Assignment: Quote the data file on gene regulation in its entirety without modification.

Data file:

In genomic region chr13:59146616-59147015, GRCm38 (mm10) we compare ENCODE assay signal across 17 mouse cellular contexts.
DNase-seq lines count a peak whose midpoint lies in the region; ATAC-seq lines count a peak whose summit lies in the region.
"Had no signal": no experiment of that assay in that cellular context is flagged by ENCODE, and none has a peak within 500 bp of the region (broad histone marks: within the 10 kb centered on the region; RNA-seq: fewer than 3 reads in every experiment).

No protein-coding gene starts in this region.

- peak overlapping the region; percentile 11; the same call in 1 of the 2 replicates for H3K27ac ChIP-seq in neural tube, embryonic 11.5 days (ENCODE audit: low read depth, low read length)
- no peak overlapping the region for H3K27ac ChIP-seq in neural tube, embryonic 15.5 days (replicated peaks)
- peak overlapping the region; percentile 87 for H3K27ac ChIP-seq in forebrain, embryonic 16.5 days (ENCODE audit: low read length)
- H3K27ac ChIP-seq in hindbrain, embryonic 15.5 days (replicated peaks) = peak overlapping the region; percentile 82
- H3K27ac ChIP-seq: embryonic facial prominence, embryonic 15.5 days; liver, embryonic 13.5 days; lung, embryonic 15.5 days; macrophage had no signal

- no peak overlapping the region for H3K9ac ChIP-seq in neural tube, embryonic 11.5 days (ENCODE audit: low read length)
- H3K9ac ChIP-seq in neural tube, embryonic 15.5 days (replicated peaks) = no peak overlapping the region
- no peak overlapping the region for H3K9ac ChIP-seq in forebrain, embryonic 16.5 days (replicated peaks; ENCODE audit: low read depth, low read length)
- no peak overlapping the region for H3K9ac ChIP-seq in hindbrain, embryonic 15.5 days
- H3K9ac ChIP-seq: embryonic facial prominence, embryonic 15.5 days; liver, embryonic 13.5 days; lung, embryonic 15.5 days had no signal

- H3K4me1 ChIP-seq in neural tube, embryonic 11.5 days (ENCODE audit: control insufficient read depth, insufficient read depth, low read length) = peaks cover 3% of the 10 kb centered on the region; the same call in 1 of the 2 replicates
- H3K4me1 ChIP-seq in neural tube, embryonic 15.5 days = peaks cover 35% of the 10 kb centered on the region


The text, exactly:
In genomic region chr13:59146616-59147015, GRCm38 (mm10) we compare ENCODE assay signal across 17 mouse cellular contexts.
DNase-seq lines count a peak whose midpoint lies in the region; ATAC-seq lines count a peak whose summit lies in the region.
"Had no signal": no experiment of that assay in that cellular context is flagged by ENCODE, and none has a peak within 500 bp of the region (broad histone marks: within the 10 kb centered on the region; RNA-seq: fewer than 3 reads in every experiment).

No protein-coding gene starts in this region.

- peak overlapping the region; percentile 11; the same call in 1 of the 2 replicates for H3K27ac ChIP-seq in neural tube, embryonic 11.5 days (ENCODE audit: low read depth, low read length)
- no peak overlapping the region for H3K27ac ChIP-seq in neural tube, embryonic 15.5 days (replicated peaks)
- peak overlapping the region; percentile 87 for H3K27ac ChIP-seq in forebrain, embryonic 16.5 days (ENCODE audit: low read length)
- H3K27ac ChIP-seq in hindbrain, embryonic 15.5 days (replicated peaks) = peak overlapping the region; percentile 82
- H3K27ac ChIP-seq: embryonic facial prominence, embryonic 15.5 days; liver, embryonic 13.5 days; lung, embryonic 15.5 days; macrophage had no signal

- no peak overlapping the region for H3K9ac ChIP-seq in neural tube, embryonic 11.5 days (ENCODE audit: low read length)
- H3K9ac ChIP-seq in neural tube, embryonic 15.5 days (replicated peaks) = no peak overlapping the region
- no peak overlapping the region for H3K9ac ChIP-seq in forebrain, embryonic 16.5 days (replicated peaks; ENCODE audit: low read depth, low read length)
- no peak overlapping the region for H3K9ac ChIP-seq in hindbrain, embryonic 15.5 days
- H3K9ac ChIP-seq: embryonic facial prominence, embryonic 15.5 days; liver, embryonic 13.5 days; lung, embryonic 15.5 days had no signal

- H3K4me1 ChIP-seq in neural tube, embryonic 11.5 days (ENCODE audit: control insufficient read depth, insufficient read depth, low read length) = peaks cover 3% of the 10 kb centered on the region; the same call in 1 of the 2 replicates
- H3K4me1 ChIP-seq in neural tube, embryonic 15.5 days = peaks cover 35% of the 10 kb centered on the region